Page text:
Batsford Arboretum is a large woodland garden near Moreton-in-Marsh in the north Cotswolds. Spread over 56 acres, this arboretum provides a beautiful outdoor space, with plenty of areas for kids to explore. We made a family visit to Batsford Arboretum on our recent stay in the Cotswolds.
Luckily, Batsford Arboretum was not far from where we were staying in the historic market town of Chipping Campden. We went one afternoon after a busy morning exploring the nearby village of Bourton-on-the Water. Read on to discover the best things to do at Batsford Arboretum.
Batsford Arboretum is home to one of the UK’s largest private tree collections and showcases a unique selection of trees and shrubs from around the world.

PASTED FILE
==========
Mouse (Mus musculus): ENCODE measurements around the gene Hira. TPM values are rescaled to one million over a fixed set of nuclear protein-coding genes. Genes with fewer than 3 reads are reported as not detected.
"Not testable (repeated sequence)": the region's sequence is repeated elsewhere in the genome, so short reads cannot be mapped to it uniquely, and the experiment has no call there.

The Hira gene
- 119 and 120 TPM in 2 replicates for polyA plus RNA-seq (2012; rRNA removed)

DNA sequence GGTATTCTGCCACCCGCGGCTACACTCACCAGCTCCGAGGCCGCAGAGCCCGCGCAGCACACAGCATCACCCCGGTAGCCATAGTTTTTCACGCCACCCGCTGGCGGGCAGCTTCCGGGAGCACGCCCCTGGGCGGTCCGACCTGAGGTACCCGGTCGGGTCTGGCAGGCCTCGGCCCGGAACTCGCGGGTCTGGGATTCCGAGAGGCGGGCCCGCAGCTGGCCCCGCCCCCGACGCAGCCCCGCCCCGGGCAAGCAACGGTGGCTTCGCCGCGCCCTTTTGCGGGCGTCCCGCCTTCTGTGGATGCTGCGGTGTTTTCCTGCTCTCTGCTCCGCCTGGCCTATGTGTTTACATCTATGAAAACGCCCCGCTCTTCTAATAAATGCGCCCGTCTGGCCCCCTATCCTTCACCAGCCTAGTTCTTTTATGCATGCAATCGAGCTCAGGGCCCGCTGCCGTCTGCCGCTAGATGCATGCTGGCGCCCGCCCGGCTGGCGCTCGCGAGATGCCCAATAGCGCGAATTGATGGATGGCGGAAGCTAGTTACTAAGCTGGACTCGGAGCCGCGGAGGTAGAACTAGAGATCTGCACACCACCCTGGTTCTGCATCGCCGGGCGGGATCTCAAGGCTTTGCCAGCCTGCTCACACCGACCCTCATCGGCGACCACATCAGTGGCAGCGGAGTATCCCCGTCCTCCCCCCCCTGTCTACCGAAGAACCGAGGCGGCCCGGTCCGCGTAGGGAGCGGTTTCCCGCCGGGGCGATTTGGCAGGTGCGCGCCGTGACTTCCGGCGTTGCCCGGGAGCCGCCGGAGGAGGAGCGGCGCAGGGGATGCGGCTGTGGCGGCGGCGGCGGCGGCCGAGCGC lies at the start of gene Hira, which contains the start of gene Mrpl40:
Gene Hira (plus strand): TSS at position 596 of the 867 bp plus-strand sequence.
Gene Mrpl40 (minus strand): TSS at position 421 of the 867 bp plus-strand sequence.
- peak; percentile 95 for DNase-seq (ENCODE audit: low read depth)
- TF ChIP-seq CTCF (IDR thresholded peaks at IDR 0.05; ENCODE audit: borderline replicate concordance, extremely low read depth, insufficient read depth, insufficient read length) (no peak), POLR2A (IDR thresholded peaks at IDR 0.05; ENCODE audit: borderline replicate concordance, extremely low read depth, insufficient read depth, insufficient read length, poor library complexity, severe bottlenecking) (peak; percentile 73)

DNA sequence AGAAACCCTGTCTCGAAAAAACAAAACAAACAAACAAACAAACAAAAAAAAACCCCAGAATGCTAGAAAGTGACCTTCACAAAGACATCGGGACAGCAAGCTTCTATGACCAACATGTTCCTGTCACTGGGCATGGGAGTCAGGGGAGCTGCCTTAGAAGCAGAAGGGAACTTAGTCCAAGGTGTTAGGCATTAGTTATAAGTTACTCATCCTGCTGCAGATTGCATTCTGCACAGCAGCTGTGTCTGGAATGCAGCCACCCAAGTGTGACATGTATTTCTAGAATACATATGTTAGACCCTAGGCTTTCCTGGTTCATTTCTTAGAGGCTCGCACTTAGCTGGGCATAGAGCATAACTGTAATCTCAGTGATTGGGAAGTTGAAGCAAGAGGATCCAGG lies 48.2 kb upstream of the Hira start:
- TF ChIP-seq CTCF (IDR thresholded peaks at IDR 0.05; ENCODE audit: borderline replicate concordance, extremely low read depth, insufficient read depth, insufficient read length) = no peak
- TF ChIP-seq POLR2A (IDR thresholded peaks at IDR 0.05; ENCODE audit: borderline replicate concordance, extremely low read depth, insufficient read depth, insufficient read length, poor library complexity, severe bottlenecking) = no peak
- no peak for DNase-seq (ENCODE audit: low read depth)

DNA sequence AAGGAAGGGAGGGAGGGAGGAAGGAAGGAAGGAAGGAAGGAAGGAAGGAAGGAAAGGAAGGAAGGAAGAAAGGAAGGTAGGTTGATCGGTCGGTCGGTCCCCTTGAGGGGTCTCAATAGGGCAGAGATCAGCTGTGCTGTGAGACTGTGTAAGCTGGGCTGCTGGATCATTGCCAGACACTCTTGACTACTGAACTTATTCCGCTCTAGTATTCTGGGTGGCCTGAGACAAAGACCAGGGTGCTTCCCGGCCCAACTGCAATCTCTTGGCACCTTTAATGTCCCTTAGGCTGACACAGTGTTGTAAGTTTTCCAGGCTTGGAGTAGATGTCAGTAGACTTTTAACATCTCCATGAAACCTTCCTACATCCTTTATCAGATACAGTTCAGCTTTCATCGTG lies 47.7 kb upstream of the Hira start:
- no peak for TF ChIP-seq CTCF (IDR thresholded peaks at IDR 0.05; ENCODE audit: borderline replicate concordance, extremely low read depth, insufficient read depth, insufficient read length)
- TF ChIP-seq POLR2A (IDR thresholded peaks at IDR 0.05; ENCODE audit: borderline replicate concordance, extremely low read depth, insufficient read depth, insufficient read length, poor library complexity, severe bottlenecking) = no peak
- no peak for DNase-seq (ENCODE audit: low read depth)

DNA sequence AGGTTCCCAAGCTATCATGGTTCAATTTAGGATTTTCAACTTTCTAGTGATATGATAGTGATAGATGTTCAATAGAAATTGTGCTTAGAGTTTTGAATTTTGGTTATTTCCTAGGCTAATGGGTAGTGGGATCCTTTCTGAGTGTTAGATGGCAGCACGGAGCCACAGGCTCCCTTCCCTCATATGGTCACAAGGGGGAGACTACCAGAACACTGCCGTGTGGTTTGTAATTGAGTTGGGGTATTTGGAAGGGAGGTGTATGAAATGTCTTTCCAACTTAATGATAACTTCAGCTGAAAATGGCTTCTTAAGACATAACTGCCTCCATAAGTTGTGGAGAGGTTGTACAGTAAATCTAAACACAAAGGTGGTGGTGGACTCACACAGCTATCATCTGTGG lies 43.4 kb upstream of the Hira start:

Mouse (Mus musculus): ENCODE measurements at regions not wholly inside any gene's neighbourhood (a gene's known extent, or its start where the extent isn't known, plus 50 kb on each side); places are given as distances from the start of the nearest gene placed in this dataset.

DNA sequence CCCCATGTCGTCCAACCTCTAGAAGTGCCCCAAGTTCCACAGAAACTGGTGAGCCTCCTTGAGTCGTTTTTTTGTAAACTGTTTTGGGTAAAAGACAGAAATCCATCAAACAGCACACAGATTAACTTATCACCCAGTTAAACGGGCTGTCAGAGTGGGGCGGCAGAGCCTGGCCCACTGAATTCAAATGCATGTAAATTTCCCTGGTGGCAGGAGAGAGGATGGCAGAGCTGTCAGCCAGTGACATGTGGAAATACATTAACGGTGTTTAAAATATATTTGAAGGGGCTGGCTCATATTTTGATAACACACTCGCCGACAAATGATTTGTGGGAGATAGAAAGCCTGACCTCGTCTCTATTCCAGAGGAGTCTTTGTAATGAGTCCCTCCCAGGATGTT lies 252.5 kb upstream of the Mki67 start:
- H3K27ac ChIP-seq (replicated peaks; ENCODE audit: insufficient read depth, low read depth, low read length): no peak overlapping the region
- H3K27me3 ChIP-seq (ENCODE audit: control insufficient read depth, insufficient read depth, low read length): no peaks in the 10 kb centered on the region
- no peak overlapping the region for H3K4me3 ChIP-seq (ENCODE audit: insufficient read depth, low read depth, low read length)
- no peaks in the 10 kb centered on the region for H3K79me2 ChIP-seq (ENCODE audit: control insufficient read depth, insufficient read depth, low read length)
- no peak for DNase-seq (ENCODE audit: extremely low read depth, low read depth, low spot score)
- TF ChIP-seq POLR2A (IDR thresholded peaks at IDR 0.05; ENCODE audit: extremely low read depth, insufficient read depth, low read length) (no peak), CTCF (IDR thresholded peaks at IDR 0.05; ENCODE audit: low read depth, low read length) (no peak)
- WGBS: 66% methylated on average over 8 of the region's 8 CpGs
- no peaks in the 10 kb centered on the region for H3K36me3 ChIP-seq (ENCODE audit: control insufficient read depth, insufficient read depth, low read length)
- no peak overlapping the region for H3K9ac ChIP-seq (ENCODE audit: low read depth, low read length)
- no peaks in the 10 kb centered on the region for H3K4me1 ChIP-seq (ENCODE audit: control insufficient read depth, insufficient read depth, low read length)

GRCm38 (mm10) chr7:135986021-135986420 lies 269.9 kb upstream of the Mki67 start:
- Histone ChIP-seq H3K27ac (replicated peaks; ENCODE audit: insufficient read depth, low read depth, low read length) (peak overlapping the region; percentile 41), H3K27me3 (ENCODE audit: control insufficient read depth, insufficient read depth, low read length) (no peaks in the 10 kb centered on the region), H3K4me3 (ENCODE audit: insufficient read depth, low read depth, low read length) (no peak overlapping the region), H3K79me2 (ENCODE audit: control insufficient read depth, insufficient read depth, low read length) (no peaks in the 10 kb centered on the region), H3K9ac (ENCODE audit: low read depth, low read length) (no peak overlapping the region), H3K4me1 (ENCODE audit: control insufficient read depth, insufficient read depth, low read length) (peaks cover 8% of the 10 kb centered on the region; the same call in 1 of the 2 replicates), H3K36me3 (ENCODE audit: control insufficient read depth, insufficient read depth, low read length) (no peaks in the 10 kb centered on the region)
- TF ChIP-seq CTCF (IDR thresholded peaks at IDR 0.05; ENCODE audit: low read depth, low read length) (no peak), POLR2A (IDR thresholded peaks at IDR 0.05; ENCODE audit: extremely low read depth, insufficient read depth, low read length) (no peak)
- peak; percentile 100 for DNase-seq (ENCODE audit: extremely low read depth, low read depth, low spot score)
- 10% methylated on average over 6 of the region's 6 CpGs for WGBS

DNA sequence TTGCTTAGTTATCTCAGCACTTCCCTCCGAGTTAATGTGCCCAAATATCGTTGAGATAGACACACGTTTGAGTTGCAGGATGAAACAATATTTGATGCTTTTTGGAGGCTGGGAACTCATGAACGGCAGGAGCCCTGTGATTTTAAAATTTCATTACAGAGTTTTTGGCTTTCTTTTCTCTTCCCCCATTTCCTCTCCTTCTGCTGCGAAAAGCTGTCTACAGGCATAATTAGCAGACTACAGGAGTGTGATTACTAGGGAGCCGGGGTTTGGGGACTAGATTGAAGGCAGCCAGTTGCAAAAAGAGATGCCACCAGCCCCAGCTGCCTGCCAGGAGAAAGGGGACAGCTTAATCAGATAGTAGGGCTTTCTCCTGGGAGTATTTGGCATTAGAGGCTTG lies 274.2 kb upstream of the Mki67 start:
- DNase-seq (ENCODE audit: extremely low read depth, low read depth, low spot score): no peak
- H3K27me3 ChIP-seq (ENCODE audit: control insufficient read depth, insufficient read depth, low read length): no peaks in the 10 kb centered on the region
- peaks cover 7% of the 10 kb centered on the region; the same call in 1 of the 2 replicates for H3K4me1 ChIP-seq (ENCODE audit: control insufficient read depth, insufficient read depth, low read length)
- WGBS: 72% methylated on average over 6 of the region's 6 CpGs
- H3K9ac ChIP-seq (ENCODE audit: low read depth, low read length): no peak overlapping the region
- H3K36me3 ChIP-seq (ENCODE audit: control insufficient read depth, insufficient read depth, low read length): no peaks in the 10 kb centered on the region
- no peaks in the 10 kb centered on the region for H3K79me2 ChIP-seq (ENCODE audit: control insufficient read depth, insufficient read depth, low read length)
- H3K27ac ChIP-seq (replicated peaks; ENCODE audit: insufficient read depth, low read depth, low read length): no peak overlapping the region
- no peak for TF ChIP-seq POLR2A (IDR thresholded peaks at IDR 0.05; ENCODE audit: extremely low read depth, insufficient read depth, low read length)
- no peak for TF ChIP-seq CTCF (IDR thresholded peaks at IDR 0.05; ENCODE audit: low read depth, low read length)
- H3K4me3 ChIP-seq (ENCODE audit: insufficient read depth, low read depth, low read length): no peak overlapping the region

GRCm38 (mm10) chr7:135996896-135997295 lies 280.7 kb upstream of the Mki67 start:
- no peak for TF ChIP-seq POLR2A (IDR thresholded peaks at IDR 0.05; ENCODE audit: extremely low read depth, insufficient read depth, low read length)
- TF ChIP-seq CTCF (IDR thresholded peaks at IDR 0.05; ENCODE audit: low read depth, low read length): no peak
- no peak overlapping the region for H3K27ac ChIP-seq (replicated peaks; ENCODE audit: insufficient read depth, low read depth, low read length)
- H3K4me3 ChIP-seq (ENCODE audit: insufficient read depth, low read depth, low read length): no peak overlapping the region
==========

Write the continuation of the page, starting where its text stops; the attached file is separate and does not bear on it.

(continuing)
Algernon Bertram Freeman-Mitford created the remarkable gardens in the late 1800s, after inheriting the Batsford Estate. Previously, he’d worked abroad in China and Japan and you can still see a lot of oriental influence in the gardens today.
As you’d imagine, the arboretum has trees of all shapes and sizes, so there’s plenty of variety. In fact, the kids really liked the informality of Batsford Arboretum and the absence of neat flower beds!
In addition to this, they liked the assortment of other kid-friendly features. They found a walk-through hermit’s cave, a walk-under waterfall, several statues, and a bog garden.
We had a route map to follow, with a useful guide to what we were seeing. However, it was easy to divert if we wanted a closer look at anything.
The old sheep wash
Funnily enough, the bog garden was created in an old sheep wash. This swamp area is now a pretty pond area with attractive plants and wildlife. It’s hard to imagine it was formerly used to clean Cotswold sheep!
Apparently, as the area never dries up, it’s absolutely perfect for moisture loving plants. We saw plenty of yellow skunk cabbage, a plant I always remember because of its fantastic name!